#6. Give Your Instrument a Good Clean
‘A good clean’ can mean different things to different people. If you do absolutely nothing to take care of your violin, then treat it to a wipe down with a dusting cloth. It already looks better, right? And, if you usually just give your guitar a light dusting every now and then, why not give the fretboard a much needed polish? There’s plenty of stuff you can get to clean and treat the wood, it’s not difficult to do, and you’re guaranteed to be happy with the result. If you’re a little more advanced and know what you’re doing, you could even remove all the parts that can be removed and give them a thorough clean. You’re instrument will suddenly look as good as new, which will definitely make you want to play it more.
#7. Make a Profile on Sites like Fiverr or Upwork
If you’ve never even heard of sites like Fiverr or Upwork, then you’ll be amazed at what they offer. If you’re a producer, sound engineer, composer, lyricist, singer, guitarist, drummer, or voice over artist, this is the place where you can offer your particular talents and get some paid work that can be done from home. These kinds of platforms also offer an outstanding way of finding that vocalist you wanted for that EDM track you’ve been working on, or that engineer that’s able to fully fatten up the beat in the way that you’d always wanted. Get yourself a profile and find out what’s possible.
#8. Play Your Older Tracks and Listen with a Critical Ear
If you’re not easily satisfied, this is a good thing. A song can be immensely improved by going at it with some pruning shears, leaving it more open, and giving the music itself a little more room to breathe. Hold true to the phrase, “Kill your babies” (we definitely do not mean this literally) – so, don’t be afraid of letting go of bits of lyric or melody etc. that just aren’t working for the track as a whole. Just put them to one side just in case their time has yet to come. While trimming the fat, as it were, make sure not to work too rationally since you might risk cutting out the more creative, interesting parts. Tip 1) Always pass the end result by other people, and Tip 2), take regular breaks throughout the process so you don’t become deaf to what sounds good and what sounds bad.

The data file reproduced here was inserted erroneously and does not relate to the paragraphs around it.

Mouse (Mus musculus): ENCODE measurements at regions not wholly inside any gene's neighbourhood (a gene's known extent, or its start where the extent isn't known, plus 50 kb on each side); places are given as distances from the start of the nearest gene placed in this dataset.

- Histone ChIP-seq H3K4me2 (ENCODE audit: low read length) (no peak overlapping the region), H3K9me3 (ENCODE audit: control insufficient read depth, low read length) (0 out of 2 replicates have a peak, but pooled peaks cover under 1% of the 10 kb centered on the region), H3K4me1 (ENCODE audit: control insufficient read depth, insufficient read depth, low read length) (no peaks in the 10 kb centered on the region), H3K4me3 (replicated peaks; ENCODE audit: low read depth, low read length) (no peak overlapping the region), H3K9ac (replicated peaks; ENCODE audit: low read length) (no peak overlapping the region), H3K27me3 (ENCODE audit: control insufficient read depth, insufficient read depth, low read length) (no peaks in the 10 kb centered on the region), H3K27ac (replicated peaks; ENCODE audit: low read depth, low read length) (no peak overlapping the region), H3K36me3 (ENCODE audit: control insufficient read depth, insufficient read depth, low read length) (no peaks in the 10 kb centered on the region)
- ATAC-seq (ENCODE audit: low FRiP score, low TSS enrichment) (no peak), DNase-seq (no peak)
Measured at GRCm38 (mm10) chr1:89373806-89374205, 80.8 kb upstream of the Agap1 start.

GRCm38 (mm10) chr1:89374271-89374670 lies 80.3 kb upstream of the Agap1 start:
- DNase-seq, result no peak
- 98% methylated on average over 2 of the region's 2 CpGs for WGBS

#9. Learn Everything that you Can Find Online About the Instruments of Your Fellow Band Members
You hadn’t thought of that one, had you? So often, musicians are blinkered into believing they should only know everything about their own instrument and forget completely that they’re in an entire band, ensemble, or even an orchestra. If you’re part of a group of musicians, you already know that the tighter you work together, the better your performance gets. The better you focus on what the other musicians are playing and the more you seek to allow all the other musicians to shine, the better you’re going to sound as a whole. Learning about the other instruments that your fellow musicians are playing is only going to help with this. Learn about everything the instrument can do, its tonal range and so on. You’ll automatically get a better feel for what your bandmate is doing and actually communicate better with them.
#10. Clean Up Your Hard Drive
It’s doubtless that the hard drive of your computer is full of unfinished ideas, promotional material, plans, and plenty of other fluff. By tidying up your hard drive, order doesn’t only return to your computer, but to your head. In short, make space for new things! Clearing it up is not the same as throwing it out. It can simply mean that you place everything neatly and in order. Just in case, maybe make a back-up before you start.
Got some more tips? Let us know in the comments!